A Sample Network Canvas Interview
Table of contents
- Introduction to a Sample Network Canvas Study
- The Start Screen
- The Ego Form
- The Name Generator
- The Sociogram
- The Ordinal Bin
- The Name Generator Using “Quick Add”
- The Finish Screen
- Next Steps
Introduction to a Sample Network Canvas Study
This article will introduce you to Network Canvas by walking through a sample interview. The interview we have created for this example is a simplified illustration of a “public health” study, and we hope it will help orient you to the different types of interviews which can be constructed with Network Canvas.
You can download the protocol file for this demonstration yourself and import it into Network Canvas to follow along. You can also open and modify it within Architect to learn about how to make changes. If you want to learn how to create this protocol from scratch, read the building a protocol using architect article.
To download this protocol, click here. To follow along on your own device, you will need to import the protocol using either a downloaded copy of this file, or by entering the URL
https://documentation.networkcanvas.com/protocols/Public%20Health%20Protocol.netcanvas into Network Canvas. Detailed information about importing a protocol into Network Canvas is provided in the Server and Network Canvas Workflows article.
From here onward, we will assume that the protocol is already installed within Network Canvas.
The Start Screen
First, we open the Network Canvas application.
We begin in an area we call the “start screen”. It shows the interview protocols that you currently have installed on your device in the form of gray cards. If this is the first time you have opened Network Canvas, you will instead see a “getting started” message, which gives instructions on how to import your first protocol.
You can switch between these protocol cards by swiping left or right, or by using the arrows on the edges of the screen. With the Public Health Protocol card visible, we click the card to trigger a new interview session by entering a Case ID.
The Case ID is a label that you assign to an interview session to help you recognize it later. The Case ID is shown in the “Manage Interview Sessions” screen, is visible in Server in the overview panel, and appears in the filename of exported data.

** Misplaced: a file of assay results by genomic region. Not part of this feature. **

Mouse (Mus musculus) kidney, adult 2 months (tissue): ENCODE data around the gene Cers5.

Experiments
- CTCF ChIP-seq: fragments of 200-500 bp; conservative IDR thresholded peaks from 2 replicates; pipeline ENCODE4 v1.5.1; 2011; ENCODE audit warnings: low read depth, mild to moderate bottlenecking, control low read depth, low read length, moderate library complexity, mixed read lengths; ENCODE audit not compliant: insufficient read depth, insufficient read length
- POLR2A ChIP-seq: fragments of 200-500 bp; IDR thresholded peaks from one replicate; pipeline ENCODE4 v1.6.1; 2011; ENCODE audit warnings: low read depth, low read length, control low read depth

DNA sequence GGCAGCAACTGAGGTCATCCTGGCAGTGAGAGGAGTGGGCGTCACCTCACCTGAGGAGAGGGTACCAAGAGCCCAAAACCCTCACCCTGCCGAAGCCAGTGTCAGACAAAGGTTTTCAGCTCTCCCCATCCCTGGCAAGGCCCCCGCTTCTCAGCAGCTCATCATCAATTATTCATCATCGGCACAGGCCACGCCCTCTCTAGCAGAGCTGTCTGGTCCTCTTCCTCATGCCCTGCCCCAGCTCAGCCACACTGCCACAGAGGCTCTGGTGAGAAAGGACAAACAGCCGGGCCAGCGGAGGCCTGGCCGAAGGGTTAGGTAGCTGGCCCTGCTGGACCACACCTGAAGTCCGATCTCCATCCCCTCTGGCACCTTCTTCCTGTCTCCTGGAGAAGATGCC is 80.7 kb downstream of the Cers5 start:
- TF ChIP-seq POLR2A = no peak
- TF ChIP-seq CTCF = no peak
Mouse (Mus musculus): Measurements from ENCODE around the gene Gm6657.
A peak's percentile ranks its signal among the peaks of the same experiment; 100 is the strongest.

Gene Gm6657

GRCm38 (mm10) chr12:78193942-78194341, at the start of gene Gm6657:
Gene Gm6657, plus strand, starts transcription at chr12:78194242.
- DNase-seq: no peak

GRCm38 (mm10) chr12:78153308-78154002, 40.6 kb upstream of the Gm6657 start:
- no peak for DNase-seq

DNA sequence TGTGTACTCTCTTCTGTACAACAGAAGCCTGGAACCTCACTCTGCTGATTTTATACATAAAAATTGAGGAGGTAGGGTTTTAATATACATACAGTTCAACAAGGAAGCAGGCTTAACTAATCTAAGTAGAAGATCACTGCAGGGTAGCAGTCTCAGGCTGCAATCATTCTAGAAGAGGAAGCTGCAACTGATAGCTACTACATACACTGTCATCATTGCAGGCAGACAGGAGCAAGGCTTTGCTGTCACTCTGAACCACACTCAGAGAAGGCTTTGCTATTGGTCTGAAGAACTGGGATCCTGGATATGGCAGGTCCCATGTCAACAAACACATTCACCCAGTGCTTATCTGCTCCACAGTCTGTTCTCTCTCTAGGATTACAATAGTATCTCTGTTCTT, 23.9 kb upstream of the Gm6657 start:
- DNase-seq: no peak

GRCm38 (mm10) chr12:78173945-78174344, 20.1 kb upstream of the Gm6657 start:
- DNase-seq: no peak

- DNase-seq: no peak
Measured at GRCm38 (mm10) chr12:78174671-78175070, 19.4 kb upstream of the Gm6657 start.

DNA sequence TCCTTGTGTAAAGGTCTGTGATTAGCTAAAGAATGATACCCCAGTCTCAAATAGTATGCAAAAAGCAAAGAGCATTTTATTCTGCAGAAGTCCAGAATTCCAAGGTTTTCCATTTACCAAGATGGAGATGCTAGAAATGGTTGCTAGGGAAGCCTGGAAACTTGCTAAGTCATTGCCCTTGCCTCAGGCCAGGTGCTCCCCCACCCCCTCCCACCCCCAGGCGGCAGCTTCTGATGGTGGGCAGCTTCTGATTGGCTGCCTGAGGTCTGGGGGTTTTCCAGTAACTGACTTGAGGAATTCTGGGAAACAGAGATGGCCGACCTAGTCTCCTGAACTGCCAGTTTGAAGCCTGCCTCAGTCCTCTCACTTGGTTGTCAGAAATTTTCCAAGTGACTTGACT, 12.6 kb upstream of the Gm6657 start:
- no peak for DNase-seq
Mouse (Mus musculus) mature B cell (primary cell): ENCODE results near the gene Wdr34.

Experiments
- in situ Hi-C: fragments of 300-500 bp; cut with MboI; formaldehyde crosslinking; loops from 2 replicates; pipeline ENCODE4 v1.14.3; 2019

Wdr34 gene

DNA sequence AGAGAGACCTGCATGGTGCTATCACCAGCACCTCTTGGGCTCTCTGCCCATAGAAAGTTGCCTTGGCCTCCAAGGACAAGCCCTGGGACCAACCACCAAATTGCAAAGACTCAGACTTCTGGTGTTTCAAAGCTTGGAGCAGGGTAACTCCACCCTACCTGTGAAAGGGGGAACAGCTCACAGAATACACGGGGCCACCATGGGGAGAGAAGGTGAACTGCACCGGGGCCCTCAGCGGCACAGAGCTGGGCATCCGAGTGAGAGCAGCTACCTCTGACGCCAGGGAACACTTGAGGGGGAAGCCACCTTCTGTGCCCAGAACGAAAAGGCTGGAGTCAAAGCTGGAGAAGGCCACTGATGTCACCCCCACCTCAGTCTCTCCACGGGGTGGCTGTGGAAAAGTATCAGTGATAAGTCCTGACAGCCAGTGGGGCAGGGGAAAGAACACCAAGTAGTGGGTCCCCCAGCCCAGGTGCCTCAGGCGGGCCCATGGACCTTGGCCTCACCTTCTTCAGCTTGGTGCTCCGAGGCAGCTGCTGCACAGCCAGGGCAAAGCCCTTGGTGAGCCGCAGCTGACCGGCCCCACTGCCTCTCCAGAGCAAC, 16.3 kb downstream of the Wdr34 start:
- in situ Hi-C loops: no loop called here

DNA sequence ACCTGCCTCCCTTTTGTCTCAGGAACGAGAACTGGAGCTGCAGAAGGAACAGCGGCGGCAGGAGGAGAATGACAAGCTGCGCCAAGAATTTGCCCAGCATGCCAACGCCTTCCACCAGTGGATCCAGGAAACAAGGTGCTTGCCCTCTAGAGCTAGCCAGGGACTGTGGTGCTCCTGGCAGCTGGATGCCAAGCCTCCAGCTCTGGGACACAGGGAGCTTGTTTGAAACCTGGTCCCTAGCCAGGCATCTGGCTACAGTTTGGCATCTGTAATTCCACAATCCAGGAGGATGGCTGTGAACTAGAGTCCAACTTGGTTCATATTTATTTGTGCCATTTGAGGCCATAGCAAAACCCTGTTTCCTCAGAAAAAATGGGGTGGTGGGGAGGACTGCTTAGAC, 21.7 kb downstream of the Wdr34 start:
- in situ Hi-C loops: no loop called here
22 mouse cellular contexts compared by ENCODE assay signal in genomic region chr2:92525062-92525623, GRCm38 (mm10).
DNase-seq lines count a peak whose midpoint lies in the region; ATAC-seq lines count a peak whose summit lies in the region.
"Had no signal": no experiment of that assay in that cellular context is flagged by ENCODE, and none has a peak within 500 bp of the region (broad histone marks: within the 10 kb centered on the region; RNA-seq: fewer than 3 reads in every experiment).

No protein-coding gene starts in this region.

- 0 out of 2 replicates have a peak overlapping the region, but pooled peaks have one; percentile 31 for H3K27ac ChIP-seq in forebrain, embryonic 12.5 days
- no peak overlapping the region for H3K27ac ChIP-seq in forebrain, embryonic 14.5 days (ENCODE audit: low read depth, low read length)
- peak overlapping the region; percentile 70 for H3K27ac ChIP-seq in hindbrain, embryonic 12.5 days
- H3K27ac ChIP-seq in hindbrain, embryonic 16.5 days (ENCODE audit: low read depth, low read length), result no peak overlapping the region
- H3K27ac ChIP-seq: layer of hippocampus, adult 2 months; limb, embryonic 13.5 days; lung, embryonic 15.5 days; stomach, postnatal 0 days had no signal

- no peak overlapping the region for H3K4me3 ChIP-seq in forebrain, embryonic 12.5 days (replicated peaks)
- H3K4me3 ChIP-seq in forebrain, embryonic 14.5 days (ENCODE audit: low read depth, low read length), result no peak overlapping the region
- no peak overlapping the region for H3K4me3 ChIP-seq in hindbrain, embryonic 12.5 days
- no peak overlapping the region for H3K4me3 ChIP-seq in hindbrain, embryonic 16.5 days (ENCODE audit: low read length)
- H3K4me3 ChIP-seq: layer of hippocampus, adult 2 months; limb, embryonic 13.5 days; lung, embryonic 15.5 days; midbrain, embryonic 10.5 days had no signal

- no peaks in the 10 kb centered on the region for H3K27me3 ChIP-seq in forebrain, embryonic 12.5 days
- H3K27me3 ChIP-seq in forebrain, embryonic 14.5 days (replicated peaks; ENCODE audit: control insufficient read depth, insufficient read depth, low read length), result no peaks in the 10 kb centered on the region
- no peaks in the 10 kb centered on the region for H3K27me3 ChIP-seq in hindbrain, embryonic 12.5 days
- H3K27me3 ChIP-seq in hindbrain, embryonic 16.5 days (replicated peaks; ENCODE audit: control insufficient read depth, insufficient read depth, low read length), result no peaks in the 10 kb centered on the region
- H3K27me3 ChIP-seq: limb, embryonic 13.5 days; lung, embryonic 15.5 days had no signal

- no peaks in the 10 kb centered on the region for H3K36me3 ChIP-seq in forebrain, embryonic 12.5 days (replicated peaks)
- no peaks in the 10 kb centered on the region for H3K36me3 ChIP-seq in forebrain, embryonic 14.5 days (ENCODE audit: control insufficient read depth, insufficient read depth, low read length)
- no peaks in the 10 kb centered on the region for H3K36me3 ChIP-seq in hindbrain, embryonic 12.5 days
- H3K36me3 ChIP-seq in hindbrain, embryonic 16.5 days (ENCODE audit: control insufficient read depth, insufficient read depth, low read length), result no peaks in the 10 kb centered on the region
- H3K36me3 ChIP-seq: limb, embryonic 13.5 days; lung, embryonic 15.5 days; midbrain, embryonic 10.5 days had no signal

For our interview we will use today’s date as the Case ID.
There is no requirement that a Case ID be unique, since this would not be possible to ensure across multiple devices. Instead, Network Canvas and Server use a separate unique ID to ensure that data is not lost if a Case ID is duplicated. Nevertheless, you should strongly consider a consistent system for naming cases that allows you to uniquely identify them.
The Ego Form
The first thing we see after starting the interview is a form that collects answers to some basic questions.
|Key Concept: The Network Canvas general user interface|
|The Network Canvas user interface is designed to be simple and minimalistic. There are a few consistent elements that you should be aware of.
Firstly, there is a timeline running along the left edge of the screen, which shows progress through the interview. As we move forwards, the bar will fill up, and eventually turn green when we are finished.
Next (down arrow) and previous (up arrow) buttons are visible at the top and bottom of the timeline, which can be used by the participant or by the researcher to advance the interview. The next button at the bottom is particularly important to explain to the participant.
More relevant to the researcher, there is a settings menu button in the top right. This allows access to device settings such as font sizes and form display modes, as well as to the “interview stages” menu, which allows you to navigate to a specific place in the interview.